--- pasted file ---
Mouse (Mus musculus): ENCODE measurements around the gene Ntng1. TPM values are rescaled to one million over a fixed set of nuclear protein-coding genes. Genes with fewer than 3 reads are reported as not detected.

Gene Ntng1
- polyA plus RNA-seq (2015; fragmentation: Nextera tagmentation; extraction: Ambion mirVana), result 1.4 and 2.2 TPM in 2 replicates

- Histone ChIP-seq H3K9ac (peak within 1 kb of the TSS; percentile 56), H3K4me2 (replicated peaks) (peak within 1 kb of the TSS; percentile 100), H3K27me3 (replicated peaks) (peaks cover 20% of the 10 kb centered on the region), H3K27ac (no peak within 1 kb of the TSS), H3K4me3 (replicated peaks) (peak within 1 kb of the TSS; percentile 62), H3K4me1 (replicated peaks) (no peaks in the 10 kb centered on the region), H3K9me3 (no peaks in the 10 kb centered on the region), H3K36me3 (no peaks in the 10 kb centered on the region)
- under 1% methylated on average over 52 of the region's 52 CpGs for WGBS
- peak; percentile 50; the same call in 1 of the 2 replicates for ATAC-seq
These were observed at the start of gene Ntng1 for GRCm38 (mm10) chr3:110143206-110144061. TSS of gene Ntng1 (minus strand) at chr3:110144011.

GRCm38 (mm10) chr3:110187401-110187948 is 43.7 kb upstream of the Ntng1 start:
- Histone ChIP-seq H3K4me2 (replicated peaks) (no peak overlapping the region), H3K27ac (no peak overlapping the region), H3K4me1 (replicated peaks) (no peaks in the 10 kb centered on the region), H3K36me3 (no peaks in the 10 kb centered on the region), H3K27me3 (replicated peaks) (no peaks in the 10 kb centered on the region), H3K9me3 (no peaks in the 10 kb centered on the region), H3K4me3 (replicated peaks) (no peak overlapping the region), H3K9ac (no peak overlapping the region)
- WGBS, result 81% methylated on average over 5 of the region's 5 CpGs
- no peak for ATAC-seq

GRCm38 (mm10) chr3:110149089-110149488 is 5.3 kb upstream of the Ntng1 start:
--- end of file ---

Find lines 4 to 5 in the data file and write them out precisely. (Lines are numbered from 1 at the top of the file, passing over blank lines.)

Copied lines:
- Histone ChIP-seq H3K9ac (peak within 1 kb of the TSS; percentile 56), H3K4me2 (replicated peaks) (peak within 1 kb of the TSS; percentile 100), H3K27me3 (replicated peaks) (peaks cover 20% of the 10 kb centered on the region), H3K27ac (no peak within 1 kb of the TSS), H3K4me3 (replicated peaks) (peak within 1 kb of the TSS; percentile 62), H3K4me1 (replicated peaks) (no peaks in the 10 kb centered on the region), H3K9me3 (no peaks in the 10 kb centered on the region), H3K36me3 (no peaks in the 10 kb centered on the region)
- under 1% methylated on average over 52 of the region's 52 CpGs for WGBS